by Don Dixon
Most of us remember the days when we couldn't sleep the night before Christmas because of our anxiety and impatience to see what was there for us under the tree. I know I couldn't. My parents had to try to keep me quiet, read to me, do anything to soothe my excitement.
Of course, some families opened presents on the eve of the big day and this removed the anxiety until the morning of the day before the evening celebration.
There is a way to help your children—and you, to—cope with the anticipation and anxiety about getting presents for Christmas. If you prefer, you can skip to the last paragraph of what I'm saying and start to lay the groundwork for a special day and it could become a tradition in your family whether you are religious or not.
Let me tell you a story about the origin of Christmas gift-giving.
St. Nicholas, giver of gifts, is known by many names—St. Nick, Santa Claus and Father Christmas. He is said to have been a bishop in Myra, a city in Southwestern Asia Minor, during the fourth century.
He was a tall, slender man with a stoop in his shoulders, for he was not too young. His face was grave, his manner dignified.
He liked to walk through the marketplace of the city where he lived. Early one morning he heard snatches of excited talk that made him wonder what had happened to cause so much chatter.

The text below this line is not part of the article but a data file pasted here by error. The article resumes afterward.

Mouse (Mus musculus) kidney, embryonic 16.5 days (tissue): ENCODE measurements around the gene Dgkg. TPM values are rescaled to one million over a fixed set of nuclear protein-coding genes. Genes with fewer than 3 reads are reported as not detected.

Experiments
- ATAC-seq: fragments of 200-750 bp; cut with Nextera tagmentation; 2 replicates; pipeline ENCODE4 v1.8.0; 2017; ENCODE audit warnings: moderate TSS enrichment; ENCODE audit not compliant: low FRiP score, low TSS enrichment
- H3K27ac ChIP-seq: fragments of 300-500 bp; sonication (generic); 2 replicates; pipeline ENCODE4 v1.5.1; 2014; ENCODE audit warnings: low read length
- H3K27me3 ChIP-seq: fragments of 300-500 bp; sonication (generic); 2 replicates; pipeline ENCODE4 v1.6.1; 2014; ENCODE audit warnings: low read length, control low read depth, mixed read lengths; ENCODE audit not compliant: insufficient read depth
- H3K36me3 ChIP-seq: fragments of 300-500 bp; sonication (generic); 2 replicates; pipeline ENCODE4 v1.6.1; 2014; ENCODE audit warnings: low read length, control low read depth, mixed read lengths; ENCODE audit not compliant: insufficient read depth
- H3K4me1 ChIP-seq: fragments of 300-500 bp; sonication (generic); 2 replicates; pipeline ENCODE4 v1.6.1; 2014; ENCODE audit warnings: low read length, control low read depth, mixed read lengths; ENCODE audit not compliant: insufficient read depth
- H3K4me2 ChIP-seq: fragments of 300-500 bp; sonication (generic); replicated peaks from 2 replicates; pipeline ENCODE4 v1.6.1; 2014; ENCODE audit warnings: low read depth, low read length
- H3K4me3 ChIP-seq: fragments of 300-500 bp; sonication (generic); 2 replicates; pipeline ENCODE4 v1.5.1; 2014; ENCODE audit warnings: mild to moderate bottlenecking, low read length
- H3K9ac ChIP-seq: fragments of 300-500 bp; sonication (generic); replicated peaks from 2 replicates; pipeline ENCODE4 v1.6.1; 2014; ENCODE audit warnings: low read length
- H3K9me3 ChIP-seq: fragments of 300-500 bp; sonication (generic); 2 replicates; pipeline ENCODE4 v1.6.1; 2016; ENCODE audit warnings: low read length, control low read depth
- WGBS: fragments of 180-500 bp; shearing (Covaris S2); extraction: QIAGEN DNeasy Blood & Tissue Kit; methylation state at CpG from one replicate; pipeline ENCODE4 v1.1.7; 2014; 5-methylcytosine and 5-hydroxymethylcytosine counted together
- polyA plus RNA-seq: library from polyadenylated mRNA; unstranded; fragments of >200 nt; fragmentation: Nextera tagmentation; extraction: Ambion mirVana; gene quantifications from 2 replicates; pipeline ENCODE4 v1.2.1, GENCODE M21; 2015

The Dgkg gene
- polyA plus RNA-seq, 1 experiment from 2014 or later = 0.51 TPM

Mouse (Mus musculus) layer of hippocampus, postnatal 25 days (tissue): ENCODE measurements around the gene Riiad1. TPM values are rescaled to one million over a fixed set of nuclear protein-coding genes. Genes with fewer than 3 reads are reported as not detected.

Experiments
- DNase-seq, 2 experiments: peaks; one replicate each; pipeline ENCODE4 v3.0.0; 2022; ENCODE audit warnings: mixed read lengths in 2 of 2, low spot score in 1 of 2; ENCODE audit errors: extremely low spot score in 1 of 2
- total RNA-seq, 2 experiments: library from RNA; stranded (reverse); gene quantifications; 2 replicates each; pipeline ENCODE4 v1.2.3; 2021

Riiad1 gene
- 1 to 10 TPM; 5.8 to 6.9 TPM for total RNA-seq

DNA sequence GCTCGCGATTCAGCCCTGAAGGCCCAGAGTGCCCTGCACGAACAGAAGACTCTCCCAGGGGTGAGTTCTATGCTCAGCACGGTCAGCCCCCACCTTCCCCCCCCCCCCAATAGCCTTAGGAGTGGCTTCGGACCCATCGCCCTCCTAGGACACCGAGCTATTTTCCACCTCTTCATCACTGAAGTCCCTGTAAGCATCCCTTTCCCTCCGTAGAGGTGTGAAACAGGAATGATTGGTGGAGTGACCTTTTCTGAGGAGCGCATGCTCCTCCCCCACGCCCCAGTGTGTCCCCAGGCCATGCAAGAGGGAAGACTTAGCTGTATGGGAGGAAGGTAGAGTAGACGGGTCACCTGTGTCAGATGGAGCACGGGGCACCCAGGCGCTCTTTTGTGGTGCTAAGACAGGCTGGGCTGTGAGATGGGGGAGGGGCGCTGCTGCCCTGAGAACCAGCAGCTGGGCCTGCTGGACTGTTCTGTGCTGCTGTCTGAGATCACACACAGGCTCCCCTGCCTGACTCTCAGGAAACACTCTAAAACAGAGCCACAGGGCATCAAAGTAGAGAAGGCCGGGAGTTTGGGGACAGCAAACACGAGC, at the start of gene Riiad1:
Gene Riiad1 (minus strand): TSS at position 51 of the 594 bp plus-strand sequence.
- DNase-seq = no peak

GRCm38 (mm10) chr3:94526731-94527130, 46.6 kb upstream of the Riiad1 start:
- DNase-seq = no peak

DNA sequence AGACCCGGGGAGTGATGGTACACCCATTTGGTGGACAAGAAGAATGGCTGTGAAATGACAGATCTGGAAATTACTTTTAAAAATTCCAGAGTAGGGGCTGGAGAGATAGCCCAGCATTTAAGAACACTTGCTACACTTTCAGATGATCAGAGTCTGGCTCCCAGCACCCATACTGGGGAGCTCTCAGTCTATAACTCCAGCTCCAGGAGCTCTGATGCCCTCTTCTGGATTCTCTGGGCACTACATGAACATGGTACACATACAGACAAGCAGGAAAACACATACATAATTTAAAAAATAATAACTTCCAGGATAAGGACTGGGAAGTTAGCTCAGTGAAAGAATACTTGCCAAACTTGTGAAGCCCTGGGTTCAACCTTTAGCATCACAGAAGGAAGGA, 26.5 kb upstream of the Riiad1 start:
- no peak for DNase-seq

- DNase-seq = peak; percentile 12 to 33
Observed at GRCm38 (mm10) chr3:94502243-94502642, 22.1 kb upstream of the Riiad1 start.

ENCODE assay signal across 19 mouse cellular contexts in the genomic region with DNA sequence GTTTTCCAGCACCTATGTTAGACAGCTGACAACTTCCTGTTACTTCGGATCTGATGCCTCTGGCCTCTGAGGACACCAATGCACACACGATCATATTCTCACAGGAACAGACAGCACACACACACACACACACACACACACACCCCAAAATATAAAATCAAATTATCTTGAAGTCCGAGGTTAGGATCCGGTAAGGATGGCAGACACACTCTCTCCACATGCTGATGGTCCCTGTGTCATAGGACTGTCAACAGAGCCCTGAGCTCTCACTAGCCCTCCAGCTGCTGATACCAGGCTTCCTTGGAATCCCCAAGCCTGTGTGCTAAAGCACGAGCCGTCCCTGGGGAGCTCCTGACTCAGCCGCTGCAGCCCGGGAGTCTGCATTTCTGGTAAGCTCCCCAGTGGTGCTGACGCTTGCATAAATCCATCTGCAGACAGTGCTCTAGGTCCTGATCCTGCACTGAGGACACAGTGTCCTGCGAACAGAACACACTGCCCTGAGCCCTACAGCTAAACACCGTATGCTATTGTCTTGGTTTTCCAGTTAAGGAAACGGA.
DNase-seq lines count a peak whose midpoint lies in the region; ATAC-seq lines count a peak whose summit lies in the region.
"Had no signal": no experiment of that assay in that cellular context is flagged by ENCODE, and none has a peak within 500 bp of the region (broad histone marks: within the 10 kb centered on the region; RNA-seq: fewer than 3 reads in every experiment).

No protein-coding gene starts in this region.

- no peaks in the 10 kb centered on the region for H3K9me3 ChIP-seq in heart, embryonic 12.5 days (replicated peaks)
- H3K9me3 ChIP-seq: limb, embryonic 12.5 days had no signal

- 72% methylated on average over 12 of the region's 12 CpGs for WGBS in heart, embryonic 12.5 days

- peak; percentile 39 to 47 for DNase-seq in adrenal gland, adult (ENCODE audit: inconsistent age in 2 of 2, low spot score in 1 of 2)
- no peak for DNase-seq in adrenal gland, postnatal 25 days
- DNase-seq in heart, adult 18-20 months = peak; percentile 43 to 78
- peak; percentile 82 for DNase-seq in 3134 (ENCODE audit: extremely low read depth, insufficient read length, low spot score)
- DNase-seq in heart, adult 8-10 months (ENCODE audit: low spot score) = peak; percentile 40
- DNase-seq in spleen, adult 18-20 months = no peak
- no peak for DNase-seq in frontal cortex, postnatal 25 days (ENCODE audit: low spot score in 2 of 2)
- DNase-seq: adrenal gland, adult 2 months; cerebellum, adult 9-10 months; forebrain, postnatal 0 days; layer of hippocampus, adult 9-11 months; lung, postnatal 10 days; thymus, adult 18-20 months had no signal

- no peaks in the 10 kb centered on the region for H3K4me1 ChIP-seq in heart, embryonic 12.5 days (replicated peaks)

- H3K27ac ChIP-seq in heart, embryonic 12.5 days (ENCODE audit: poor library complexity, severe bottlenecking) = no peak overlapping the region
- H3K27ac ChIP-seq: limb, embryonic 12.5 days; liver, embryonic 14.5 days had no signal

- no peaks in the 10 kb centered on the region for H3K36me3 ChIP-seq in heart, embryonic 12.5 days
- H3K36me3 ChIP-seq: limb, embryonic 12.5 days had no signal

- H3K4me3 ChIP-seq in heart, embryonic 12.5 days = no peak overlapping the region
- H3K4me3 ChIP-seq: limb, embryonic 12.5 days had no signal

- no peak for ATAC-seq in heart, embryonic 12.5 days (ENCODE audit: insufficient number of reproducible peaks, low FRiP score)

"He's going to sell them?"
"Yes, all three!"
"Oh … " the speaker shrugged and gestured with his hands. "He hasn't any money. He can't feed them."
The man who bought and sold horses said, "Silas is going to sell them right here" and he thumped the front of his stall. "One at a time. The first one goes on sale tomorrow morning."
The bishop went back home and sent a servant to the market to find out who Silas was and what he was selling. Silas was going to sell his daughters one by one. Bishop Nicolas said, "This must not be." So he sent his servant for three nights to drop a purse of gold on Silas' porch.
On the third night, Silas took hold of his servant and said, "What are you doing?"
"My master always gives his gifts in secret."
When the word got around the village, everyone knew who might do such a thing. But the servant was kept in their hearts.
Now we know why gifts are wrapped at Christmas time. And the real test is not to put a greeting card on the package so there will be no payback.
On the Church's calendar, Dec. 6 is the Feast of St. Nicholas. It would be an ideal time to give your children a gift or gifts which would help all in the family relieve some of the fret and anxiety prior to Christmas day. And it could be a family tradition and for some a time for the family to worship together.
This letter was originally written by Don Dixon, of Battle Creek. He entered into eternal life on December 17, 2013. It is republished at the request of his daughter Anne, in honor of his memory, and as a tribute to his passion for writing to the opinion page.
By Don Dixon, from the Battle Creek Enquirer, December 23, 2013.